Outside the paddock, recent sports car announcements could shift some of those drivers into frame, and look at coming over to America. It’s worth noting Pipo Derani and Robert Wickens have tested for SPM this year.

Oh, and Fernando Alonso? Until we know where his F1 future sits, and his decision comes around September, it’s not yet worth discussing – even though he’s expressed interest.

FOLLOW THE ENGINE NUMBERS

This year, Honda (13 cars) and Chevrolet (8) have been out of balance. Will that number tilt closer to an equal balance in 2018?

How the silly season plays out will in large part come down to math and available number of engine leases.

A reduction from any or all of Penske, Ganassi or Andretti – which run 4 cars apiece this year – open the options for other teams to expand, or for new teams to make their engine selection. An Andretti shift to Chevrolet would tilt the “bow tie” number there up, before any teams shift or adjust their numbers.

RLL is working toward a second car, so that’d be another Honda, while Juncos and Harding are both strongly linked to Chevrolet.

THERE’S STILL A LOT TO PLAY OUT

Whether it’s gossip, excitement or speculation all in the works, the silly season in IndyCar is underway. The question is whether it will supersede the on-track activity the final couple months of 2017, as the series heads into the final four races before crowning a champion.

NHRA Phoenix winners: Steve Torrence, Tommy Johnson Jr., Erica Enders

Photos and videos courtesy NHRA
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Missing the season-opening race two weeks ago didn’t have much impact upon two-time defending NHRA Top Fuel champ Steve Torrence, as he roared to victory in Sunday’s finals of the NHRA Arizona Nationals at Wild Horse Pass Motorsports Park near Phoenix.

“First round I had a little bit of the jitters,” Torrence said after the 37th win of his Top Fuel career, including 29 since the start of the 2017 season. “We missed [the season opener in Pomona, California] so you came here and this is the first round of the first race of the season for us and I was a little bit nervous to go up there.

“We’re just going to see how the races go and what the weather throws at us. I think that we’ve always had a good hot weather tune-up. We’re just going to try to develop cool track conditions. We’re easing up to it. We’ll just see how it goes and that’s something that we really need to try to put our thumb on.”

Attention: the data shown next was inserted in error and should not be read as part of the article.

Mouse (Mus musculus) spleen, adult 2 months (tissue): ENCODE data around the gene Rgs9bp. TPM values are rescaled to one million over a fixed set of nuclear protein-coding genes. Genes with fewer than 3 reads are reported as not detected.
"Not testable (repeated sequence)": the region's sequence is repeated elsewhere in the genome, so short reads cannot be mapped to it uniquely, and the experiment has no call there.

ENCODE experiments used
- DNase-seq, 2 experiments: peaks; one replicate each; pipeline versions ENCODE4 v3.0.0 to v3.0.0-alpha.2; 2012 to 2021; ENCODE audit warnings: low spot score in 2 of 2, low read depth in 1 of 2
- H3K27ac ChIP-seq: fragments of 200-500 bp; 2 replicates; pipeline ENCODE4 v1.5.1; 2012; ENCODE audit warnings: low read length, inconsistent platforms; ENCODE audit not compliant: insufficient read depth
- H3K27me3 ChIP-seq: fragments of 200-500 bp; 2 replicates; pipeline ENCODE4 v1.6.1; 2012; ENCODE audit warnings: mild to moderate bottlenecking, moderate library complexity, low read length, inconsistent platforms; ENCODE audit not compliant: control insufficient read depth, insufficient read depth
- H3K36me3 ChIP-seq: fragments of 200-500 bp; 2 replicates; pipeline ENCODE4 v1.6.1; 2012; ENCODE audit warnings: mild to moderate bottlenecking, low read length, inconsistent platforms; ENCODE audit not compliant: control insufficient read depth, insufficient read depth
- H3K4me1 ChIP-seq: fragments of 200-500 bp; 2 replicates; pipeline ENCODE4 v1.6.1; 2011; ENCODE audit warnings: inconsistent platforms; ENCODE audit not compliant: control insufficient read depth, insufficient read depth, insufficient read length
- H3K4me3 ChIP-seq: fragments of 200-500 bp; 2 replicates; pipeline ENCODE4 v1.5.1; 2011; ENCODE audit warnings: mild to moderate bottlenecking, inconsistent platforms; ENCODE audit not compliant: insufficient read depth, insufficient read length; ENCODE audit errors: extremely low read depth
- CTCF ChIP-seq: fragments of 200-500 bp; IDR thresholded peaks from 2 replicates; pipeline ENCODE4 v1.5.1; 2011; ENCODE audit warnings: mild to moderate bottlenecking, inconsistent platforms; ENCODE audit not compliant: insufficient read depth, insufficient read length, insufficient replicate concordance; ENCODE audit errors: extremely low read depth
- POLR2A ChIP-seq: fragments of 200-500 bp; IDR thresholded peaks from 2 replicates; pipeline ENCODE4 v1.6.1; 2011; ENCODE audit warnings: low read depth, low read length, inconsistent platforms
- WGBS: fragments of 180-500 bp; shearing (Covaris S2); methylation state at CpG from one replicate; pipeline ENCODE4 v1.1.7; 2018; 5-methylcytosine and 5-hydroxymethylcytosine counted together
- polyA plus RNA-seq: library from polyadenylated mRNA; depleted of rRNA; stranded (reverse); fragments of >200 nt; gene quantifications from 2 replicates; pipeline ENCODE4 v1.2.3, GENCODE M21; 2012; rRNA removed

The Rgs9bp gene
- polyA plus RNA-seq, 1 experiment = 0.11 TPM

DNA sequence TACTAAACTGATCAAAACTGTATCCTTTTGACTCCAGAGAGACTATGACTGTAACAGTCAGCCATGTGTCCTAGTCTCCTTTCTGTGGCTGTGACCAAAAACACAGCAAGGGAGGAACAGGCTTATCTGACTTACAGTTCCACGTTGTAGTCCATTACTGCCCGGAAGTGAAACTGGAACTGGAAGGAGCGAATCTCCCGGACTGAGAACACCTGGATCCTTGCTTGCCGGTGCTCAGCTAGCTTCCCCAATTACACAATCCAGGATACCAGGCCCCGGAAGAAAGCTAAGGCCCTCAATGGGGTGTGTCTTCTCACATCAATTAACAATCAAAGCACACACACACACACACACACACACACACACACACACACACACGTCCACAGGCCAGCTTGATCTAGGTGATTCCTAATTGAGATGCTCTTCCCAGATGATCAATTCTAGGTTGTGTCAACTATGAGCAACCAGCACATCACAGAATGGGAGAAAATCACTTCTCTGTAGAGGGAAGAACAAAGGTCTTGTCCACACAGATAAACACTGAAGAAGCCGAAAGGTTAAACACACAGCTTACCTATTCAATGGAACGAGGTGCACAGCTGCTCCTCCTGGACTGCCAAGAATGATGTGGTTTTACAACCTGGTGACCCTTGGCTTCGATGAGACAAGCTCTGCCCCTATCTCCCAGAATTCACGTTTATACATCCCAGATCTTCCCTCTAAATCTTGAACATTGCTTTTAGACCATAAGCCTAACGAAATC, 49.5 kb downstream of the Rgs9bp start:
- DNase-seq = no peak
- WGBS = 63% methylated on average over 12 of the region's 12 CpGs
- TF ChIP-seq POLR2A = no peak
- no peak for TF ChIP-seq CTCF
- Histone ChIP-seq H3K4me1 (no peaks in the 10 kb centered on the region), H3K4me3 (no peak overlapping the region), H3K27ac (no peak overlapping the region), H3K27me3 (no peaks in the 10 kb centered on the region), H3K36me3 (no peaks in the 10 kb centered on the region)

Torrence had a final round effort of 3.679 seconds at 321.27 mph to defeat runner-up Doug Kalitta. It was Torrence’s second career win at Phoenix. Torrence and his Capco Contractors dragster got to the final round after defeating, in order, Jim Maroney, Shawn Langdon and Steve’s father, Billy Torrence [in the semifinals].

In Funny Car, Tommy Johnson Jr. [3.883 seconds at 326.40 mph] earned his 18th career win in the class in what was an all-Don Schumacher Racing final round, defeating teammate Jack Beckman, who won the season-opening race at Pomona.

“We had a good car,” said Johnson, whose last Phoenix win came back in 2006. “The last qualifying run showed us that we have a solid car. Coming up here today, we had a lot of confidence. We went out first round and laid down a solid number.

“We weren’t low (elapsed time) but we were close. We came out second round and sat low ET so we knew we had a solid car. As a driver, going into each round knowing you have a car that’s going to perform makes your job a little easier. It gives you a little less stress. The guys did a great job. Even in Pomona we a had a good car, just dropped a cylinder second round and event had a little issue with that in qualifying here.”

In Pro Stock, three-time and defending champion Erica Enders won for the 26th time of her career in the class with a 6.531-second, 210.44 mph over Bo Butner.

“I’d have to say today was excellent,” Enders said. “Our objective coming in was to just get my car as happy as possible. We tested in Tucson on Wednesday, so coming in we were definitely optimistic and finally got our act together for that one fun on Saturday.

“The guys gave me a tremendous race car today. Very consistent, very fast and we just crushed the competition today and it was really fun.”

The third race of the 24-race NHRA national event schedule are one of the biggest races of the season, the Gatornationals, March 12-15 in Gainesville, Florida.

Here are the results from Sunday’s race:

FINAL FINISHING ORDER:

TOP FUEL: 1. Steve Torrence; 2. Doug Kalitta; 3. Billy Torrence; 4. Antron Brown; 5. Brittany Force; 6. Leah Pruett; 7. Shawn Langdon; 8. Justin Ashley; 9. Terry McMillen; 10. Clay Millican; 11. Scott Palmer; 12. Jim Maroney; 13. Doug Foley; 14. Terry Totten; 15. Austin Prock; 16. Shawn Reed.

FUNNY CAR: 1. Tommy Johnson Jr.; 2. Jack Beckman; 3. Ron Capps; 4. John Force; 5. Tim Wilkerson; 6. Bob Tasca III; 7. Jeff Diehl; 8. Jim Campbell; 9. Paul Lee; 10. Blake Alexander; 11. Alexis DeJoria; 12. Cruz Pedregon; 13. J.R. Todd; 14. Robert Hight; 15. Terry Haddock; 16. Matt Hagan.